In this new series, we’ll be exploring some of London’s secrets, uncovering buildings, eateries, exhibitions and artworks that deserve more attention than they actually get. Most of the places we’ll feature won’t take up too much of your time, but are certainly worth visiting should you end up in their vicinity.
The Fitzrovia Chapel
The Fitzrovia Chapel is a curious place. From the outside, the most notable thing about it is its location. Surrounded on all four sides by a brand new development of flats, offices and cafes, it actually looks rather out of place. This oddness though only serves to spark the curiosity of those passing by. What is this building and what is it doing here?
The story of how in ended up this way is an interesting one. The chapel was originally a part of the Middlesex Hospital which stood on the same site. In 2008, having been closed for 3 years, the hospital was demolished, though thanks to its listed status, the chapel remained standing. The site was earmarked for development, but plans fell through as a result of the financial crisis which lead to the chapel standing dormant, on stilts for five years. It wasn’t until 2013 until developers returned to the site. Thankfully for the chapel, the plans were to not only incorporate the chapel into the development but to also spend £3 million restoring it to its former glory.
From the outside, the chapel is a compact and unassuming affair. Rather than stone, humble red brick has been used in its construction. Inside though, things couldn’t be more different. Marble and colourful mosaics reign supreme in breathtaking Italian-inspired style.
It’s the use of marble that you first notice as your enter the chapel. The flooring, the walls, the pillars and even the font are carved from it. There are in fact 17 different types in use and the differing colours are used to great effect.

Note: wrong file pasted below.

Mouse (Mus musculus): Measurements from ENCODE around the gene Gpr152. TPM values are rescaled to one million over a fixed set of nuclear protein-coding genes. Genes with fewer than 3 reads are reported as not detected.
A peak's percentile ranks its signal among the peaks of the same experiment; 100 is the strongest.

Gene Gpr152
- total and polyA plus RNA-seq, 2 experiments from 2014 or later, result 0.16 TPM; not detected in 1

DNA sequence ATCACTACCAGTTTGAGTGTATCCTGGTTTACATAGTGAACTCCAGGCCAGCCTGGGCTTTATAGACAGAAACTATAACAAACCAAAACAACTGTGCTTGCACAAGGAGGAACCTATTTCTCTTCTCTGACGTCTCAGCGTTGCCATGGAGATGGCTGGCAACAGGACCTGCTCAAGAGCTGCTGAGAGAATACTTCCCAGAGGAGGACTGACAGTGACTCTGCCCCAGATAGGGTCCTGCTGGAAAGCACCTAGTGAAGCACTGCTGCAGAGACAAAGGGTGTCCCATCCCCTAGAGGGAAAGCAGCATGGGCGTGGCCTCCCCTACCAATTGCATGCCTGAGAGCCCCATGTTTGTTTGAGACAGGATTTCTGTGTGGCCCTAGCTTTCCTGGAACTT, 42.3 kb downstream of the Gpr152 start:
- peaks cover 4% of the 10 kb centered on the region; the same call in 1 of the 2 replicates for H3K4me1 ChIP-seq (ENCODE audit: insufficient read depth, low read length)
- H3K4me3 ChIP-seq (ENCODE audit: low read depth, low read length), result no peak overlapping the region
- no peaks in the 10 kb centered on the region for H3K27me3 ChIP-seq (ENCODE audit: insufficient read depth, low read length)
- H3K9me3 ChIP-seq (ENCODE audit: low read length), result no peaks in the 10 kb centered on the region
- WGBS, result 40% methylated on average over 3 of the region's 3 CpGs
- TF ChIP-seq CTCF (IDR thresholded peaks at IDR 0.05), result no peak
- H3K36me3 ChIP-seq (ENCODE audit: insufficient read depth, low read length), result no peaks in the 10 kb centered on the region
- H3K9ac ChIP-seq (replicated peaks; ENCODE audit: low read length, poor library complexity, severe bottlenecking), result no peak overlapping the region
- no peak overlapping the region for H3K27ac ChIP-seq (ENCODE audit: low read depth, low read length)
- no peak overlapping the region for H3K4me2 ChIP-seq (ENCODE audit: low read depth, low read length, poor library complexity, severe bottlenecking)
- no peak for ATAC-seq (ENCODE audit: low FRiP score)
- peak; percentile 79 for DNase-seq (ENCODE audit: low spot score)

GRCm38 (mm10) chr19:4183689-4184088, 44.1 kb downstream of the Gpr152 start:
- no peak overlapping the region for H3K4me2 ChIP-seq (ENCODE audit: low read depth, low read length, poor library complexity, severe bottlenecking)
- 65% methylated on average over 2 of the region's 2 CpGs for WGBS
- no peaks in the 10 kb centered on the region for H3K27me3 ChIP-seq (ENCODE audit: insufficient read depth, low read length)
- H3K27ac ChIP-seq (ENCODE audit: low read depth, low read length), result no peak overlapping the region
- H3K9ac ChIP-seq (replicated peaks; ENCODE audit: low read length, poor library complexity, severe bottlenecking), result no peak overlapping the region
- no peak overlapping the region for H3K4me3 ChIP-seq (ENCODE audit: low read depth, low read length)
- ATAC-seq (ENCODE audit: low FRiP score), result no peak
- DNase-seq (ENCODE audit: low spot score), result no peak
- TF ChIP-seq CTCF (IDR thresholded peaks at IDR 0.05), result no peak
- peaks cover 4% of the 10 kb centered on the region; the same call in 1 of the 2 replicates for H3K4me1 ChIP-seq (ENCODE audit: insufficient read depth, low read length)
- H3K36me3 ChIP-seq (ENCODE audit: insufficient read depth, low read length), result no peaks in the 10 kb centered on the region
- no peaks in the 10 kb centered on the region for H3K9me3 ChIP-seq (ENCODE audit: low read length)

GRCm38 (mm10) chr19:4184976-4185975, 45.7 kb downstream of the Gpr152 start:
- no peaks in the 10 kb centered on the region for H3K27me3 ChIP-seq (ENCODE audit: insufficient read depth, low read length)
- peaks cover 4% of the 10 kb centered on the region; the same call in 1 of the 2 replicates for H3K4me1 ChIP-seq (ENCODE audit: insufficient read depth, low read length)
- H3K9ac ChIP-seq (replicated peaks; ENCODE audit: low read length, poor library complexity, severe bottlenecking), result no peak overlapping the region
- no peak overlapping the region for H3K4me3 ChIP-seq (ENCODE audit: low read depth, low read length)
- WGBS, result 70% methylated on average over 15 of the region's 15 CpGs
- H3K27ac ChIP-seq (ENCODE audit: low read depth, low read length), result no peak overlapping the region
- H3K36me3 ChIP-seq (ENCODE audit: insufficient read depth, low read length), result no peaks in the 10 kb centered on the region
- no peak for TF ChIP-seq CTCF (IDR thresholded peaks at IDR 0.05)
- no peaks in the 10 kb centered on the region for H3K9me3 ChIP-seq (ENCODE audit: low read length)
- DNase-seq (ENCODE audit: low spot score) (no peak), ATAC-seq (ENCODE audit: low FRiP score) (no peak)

Very soon after noting the marble, your gaze will be immediately drawn to the gold-leaf ceiling mosaic. The roof was in very poor condition when developers took over the site in 2013, so to see the ceiling in all of its shimmering, intricate detail today is proof to the restoration team’s marvelous work.
My favourite section of the chapel was the baptistery, where the mosaics are particularly splendid. Gold-leafed tiles frame a striking blue gradient, whilst narrow stained glass windows let in just the right amount of light.
I found the best way of enjoying the Chapel is to simply stand still in silence and soak it in. There aren’t many spots in central London that are as peaceful and beautiful as this, so standing in reverence is not only appropriate but ideal if you want to get the best out of your visit.
How to Visit & Opening Hours
The Fitzrovia Chapel is a 4 minute walk from Goodge Street Underground station and a 9 minute walk from Oxford Circus station. Fitzroy Place, where the chapel is located, has pedestrian access via Mortimer Street, Riding House Street and Cleveland Street.
The chapel is open to the public on Wednesdays only between 11am and 4pm.
For the very latest information, visit the official Fitzrovia Chapel website.
Have you found any secret places in London that you think we should write about? Let us know in the comments section below.